Fluorescent egg tempera, lead antimonate, raw sienna, raw umber, bohemian green earth, lead white in oils on board
130 x 110 cm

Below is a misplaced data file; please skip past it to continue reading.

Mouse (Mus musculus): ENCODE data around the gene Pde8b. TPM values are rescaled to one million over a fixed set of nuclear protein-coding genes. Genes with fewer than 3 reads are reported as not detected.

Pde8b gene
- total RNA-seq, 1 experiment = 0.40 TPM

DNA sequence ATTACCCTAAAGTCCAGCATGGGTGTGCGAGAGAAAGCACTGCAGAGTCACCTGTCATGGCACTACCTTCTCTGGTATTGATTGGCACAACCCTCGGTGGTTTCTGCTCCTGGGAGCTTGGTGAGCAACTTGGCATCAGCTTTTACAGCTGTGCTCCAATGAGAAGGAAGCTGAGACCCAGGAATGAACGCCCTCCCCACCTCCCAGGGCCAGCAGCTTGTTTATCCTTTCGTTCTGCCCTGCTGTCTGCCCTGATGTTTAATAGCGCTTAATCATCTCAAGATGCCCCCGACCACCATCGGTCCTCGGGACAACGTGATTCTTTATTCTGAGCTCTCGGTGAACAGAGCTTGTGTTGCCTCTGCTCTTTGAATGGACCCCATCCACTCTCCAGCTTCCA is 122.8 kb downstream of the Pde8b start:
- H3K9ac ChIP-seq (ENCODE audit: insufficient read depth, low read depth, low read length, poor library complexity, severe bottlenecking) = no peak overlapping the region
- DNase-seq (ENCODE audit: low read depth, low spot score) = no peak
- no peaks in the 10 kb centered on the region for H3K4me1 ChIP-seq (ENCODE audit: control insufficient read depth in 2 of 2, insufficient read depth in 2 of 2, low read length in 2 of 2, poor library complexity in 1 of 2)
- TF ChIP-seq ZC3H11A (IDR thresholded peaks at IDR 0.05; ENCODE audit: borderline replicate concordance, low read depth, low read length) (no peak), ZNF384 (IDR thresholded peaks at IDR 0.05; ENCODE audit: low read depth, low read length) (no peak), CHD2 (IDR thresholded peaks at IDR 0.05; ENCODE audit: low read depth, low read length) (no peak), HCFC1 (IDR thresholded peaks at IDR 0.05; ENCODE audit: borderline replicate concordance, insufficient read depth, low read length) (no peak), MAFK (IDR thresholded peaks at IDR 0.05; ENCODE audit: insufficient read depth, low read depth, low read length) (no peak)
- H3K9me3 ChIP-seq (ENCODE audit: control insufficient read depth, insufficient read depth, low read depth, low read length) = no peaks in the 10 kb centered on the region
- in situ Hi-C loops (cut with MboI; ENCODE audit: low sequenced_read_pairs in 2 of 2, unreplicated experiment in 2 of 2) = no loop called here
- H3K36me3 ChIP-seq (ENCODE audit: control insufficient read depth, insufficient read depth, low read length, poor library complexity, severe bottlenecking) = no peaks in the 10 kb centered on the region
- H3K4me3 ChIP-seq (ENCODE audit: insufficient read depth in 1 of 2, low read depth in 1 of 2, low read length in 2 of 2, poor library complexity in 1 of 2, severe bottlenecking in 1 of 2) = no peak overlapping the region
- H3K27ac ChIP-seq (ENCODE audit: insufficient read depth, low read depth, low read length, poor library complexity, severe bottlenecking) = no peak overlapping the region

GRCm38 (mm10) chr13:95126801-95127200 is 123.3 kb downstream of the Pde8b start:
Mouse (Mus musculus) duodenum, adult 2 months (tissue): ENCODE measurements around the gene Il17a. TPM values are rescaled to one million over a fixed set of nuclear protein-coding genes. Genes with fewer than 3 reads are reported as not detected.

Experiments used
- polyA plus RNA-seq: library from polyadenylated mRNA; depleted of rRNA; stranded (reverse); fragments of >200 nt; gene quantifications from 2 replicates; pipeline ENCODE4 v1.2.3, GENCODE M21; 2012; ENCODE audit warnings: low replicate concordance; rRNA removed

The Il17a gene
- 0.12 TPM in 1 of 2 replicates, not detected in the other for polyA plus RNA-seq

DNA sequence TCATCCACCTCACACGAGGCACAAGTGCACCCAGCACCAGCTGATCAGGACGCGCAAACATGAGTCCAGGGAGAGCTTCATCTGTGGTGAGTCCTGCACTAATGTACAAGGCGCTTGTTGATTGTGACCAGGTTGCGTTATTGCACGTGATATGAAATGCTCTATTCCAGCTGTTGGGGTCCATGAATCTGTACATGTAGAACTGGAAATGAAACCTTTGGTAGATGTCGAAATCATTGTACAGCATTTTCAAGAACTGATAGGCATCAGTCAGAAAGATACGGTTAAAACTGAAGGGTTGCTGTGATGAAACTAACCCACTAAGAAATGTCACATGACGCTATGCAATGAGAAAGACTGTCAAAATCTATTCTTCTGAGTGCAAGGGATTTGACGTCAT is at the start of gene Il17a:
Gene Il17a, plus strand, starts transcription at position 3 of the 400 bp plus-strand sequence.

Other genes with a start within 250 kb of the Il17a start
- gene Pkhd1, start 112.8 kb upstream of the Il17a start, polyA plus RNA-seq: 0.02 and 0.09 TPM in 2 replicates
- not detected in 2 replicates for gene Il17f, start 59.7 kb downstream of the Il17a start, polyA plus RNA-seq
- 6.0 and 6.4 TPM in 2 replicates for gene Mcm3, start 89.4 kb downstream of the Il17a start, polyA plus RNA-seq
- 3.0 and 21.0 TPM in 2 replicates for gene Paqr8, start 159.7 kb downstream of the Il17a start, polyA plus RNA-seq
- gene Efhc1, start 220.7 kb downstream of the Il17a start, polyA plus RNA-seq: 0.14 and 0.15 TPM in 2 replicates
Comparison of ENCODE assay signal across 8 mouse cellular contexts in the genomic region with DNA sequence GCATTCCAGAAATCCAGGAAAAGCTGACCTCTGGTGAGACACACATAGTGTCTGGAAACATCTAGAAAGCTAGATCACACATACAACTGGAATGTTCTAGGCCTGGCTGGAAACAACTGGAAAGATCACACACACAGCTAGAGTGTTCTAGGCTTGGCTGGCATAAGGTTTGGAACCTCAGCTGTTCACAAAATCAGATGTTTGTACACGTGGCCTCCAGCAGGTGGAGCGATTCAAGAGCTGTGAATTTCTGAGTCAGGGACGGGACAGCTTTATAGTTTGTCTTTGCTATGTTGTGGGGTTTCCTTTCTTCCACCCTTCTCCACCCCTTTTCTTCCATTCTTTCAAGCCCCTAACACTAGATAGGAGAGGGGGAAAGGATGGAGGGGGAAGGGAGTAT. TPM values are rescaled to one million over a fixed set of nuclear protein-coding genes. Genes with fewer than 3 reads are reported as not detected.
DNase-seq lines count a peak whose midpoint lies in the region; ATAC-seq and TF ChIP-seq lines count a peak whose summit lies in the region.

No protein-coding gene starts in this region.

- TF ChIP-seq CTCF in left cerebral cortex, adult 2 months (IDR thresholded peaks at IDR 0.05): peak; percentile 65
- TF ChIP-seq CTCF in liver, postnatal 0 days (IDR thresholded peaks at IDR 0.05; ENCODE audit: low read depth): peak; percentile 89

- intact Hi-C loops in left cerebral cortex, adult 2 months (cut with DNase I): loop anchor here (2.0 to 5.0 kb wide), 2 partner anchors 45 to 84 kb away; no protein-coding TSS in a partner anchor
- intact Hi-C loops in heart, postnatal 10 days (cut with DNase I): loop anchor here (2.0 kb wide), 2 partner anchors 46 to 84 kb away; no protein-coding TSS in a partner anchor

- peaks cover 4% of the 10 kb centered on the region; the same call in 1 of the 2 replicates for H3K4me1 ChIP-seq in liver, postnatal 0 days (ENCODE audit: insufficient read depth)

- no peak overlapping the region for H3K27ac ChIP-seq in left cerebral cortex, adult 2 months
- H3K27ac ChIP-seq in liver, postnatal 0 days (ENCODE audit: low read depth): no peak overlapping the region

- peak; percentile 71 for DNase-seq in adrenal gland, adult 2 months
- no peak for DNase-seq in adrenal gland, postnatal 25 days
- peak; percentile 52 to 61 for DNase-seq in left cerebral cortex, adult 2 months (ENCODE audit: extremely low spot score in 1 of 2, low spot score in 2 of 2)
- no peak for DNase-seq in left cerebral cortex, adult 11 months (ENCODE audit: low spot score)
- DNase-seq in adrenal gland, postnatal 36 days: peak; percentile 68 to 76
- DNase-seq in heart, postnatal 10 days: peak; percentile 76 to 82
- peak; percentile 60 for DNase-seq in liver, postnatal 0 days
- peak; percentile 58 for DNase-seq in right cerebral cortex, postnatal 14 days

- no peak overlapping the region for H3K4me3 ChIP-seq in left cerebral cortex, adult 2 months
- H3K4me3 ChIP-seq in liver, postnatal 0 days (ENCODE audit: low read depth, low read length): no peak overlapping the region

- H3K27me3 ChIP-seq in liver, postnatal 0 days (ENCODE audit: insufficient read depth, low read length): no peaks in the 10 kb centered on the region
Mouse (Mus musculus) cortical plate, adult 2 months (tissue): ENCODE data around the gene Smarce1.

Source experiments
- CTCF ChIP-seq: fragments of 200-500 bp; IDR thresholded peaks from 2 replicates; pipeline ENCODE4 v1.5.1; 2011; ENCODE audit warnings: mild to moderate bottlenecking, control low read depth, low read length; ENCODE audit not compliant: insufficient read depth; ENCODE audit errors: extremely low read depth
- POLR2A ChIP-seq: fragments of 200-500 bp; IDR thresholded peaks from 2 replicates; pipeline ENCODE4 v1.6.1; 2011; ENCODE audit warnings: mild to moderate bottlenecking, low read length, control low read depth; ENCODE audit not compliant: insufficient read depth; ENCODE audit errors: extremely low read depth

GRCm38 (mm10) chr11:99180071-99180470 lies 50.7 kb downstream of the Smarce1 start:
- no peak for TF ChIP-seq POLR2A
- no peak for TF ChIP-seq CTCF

“Making Lye is based on a re-enactment we did in London.” Holmwood recalls. “Lye was used for soap, and is made by pouring water through wood ash. We were making it to show how people did laundry; however, lye was also used in making pigments.” In depicting this ritual, Holmwood draws from both the chemical and creative traditions of her craft. The composition, subject, and ephemeral tones of this piece can be compared to Barbizon painters such as Jean-François Millet, whose canvases championed the modest life of the countryside, and the value of nature and labour. Holmwood’s classical scene harks back to a time when life seemed a lot less complicated; its simple, unassuming beauty derived from the time-honoured virtue of taking pride in one’s work.